The ability to work remotely and/or participate in remote academic activity typically requires access to the internet and, in some cases, faster access than what is readily available. For many individuals, this level of service requires a monthly fee that you would prefer to avoid. The COVID-19 pandemic has quickly brought this issue to light for many of our students, faculty, and staff.
Thanks to the support of the FCC and many internet service providers, the issue may be addressed at no additional cost to our community members. The following is a list of potential solutions that may help you be more connected from home, thereby helping WCU to achieve our social-distancing goal.
Option 1: Improve Your Current Internet Service
You may already have internet service at home through your cable TV provider (cable modem), telephone (DSL), or satellite, etc. Many of the major providers, including Spectrum, Charter, AT&T, Verizon, and others, have offered to eliminate charges for “going over your limit” and have eliminated bandwidth throttling. If you already have access to the internet from home, but it is too slow or limited, we recommend you call your service provider to see if they can assist. Many already have a plan to help you, especially those who are participating in academic activities. You should self-identify as a member of a university community.
Option 2: Obtain New Home Internet Service
Some individuals have no internet service at their homes, but they do have the appropriate wiring necessary for internet access. Charter, Comcast, and Spectrum have advertised free internet for sixty days for students. If your residence has access to one of these, or any other internet service provider, we recommend you contact them to see if they have a low or no-cost option during this pandemic. You should self-identify as a member of a university community.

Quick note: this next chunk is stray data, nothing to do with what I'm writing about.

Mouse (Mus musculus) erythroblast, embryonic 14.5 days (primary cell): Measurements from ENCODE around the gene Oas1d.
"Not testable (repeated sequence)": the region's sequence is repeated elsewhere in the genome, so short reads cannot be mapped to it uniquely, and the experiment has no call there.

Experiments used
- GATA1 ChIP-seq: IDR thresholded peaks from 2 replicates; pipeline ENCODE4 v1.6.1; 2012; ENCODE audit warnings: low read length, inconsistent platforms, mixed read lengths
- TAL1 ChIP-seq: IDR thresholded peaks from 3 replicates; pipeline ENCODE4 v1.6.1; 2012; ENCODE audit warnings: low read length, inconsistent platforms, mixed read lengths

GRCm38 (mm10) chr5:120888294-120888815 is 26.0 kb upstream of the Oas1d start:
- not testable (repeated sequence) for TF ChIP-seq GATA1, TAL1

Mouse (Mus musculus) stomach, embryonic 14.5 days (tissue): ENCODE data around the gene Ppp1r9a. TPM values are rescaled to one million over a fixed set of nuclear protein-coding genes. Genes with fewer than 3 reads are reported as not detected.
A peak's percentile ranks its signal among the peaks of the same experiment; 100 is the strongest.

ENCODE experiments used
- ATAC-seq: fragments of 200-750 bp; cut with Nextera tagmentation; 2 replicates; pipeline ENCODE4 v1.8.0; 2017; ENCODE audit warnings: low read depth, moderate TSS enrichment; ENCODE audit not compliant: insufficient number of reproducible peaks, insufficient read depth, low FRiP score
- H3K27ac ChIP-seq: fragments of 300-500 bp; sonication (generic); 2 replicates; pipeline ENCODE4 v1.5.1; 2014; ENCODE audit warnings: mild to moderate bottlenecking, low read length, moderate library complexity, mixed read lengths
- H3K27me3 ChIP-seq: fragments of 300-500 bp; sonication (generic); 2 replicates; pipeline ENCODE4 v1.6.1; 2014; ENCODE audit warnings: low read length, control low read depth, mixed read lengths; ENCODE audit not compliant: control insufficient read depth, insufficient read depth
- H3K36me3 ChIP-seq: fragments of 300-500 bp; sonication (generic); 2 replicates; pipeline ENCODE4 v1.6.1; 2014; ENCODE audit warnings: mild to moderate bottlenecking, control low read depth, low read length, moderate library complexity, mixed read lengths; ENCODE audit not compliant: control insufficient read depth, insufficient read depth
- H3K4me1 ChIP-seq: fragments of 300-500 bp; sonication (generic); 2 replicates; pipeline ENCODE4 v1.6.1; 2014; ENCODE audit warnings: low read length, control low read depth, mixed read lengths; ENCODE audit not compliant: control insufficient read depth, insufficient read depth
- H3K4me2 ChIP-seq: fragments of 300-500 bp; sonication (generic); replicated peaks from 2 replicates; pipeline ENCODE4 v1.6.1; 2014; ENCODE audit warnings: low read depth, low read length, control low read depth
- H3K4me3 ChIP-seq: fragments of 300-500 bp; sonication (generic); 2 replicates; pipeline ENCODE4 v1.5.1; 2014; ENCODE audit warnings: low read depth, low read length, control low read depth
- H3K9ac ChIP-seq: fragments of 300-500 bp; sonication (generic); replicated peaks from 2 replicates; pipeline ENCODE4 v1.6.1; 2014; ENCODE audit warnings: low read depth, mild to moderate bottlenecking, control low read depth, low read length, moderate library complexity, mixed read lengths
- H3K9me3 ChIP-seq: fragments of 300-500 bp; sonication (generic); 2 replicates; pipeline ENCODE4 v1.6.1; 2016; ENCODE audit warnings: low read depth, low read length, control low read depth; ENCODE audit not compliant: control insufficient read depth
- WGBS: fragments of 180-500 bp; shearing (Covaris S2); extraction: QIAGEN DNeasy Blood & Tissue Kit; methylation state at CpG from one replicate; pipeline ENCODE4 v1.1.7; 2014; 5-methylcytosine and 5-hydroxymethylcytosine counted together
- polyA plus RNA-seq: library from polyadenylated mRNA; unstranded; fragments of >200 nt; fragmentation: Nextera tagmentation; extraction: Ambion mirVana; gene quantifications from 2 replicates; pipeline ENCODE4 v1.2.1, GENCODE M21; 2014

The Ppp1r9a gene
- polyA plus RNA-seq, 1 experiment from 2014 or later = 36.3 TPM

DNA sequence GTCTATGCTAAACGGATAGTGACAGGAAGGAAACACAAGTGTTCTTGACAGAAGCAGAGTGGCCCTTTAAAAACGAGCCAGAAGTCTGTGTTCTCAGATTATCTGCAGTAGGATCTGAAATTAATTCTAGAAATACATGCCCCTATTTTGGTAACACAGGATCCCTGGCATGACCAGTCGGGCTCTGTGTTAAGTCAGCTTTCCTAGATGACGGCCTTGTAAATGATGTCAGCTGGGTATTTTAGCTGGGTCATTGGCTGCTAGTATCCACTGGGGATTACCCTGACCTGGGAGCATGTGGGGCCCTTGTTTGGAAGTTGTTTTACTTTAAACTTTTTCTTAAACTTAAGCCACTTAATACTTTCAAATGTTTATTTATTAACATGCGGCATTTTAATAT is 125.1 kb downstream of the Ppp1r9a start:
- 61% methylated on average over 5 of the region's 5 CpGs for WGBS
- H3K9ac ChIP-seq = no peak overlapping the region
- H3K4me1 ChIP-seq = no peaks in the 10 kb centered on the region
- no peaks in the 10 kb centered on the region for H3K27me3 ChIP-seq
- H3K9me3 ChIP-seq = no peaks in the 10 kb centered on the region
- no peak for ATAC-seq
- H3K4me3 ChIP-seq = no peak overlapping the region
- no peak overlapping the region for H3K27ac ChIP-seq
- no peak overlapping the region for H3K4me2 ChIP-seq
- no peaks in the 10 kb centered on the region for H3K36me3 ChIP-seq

Option 3: Explore Cellular Options; No Internet Service Providers at Home
In many rural areas, there is simply no infrastructure for internet access. If there is adequate cellular service in the area, then you may be able to work with your cellular provider to either use your cell phone as a “wireless hot-spot” or consider adding a mobile hot-spot to your cellular account. These solutions provide a wi-fi network that you can use with your laptop or other devices.
If you have a data plan with your smartphone, you can follow the following links with instructions to turn it into a mobile hot-spot: Apple or Android
Option 4: Free Wi-Fi
If solving this problem at your residence isn’t technically possible, then you may want to visit a nearby location that has free wi-fi. For example, many public libraries, coffee shops, and some restaurants provide wireless that you can use as their customer. Some of these locations are leaving their free wi-fi on, which you can access from the parking lot, even though they are closed or can’t allow in-room dining. You should check with each of them to see if their hours or wi-fi offerings have changed given the current public health situation. If you can temporarily access the internet, simply search for “free wi-fi near me” to find locations that may be able to assist.
Students, faculty, staff, and community members who can visit WCU’s campus should be able to access eduroam and/or guest wireless from their vehicles when parked near most campus buildings. Click here to for information on where to find outdoor wireless locations.
Additionally, thanks to our friends at Southwestern Community College for compiling a list of other wireless access points in Western North Carolina.
A recent FCC agreement update (https://www.fcc.gov/coronavirus) states that providers will waive late fees, not cutoff service for lack of payment, and open hot-spots, which will provide significant relief for students, faculty and staff. The list below is fluid so please check with your cell and/or internet provider for specific offerings. Below is a compiled list of companies and their offerings as of March 13, 2020:
- Comcast COVID-19 response: offers free wi-fi for two months to low income families, plus all Xfinity hot-spots are free to the public during this time.
- Charter Free Internet: offers two months free internet; requires calling in to their number and setting up a new account.
- AT&T COVID-19 response: offers open hot-spots, unlimited data to existing customers, and $10/month plans to low income families.
- Verizon COVID-19 response: follows FCC agreement
- Sprint COVID-19 response: follows FCC agreement, provides unlimited data to existing customers, and, starting 3/17/2020 allows all handsets to enable hot-spots for sixty days at no extra charge.
- T-Mobile COVID-19 response: follows FCC agreement, plus unlimited data to existing customers, and, coming soon, will allow all handsets to enable hot-spots for sixty days at no extra charge.
Please note: Western Carolina University does not endorse these companies or their services. Individuals should investigate all terms associated with service to decide if it is right for them.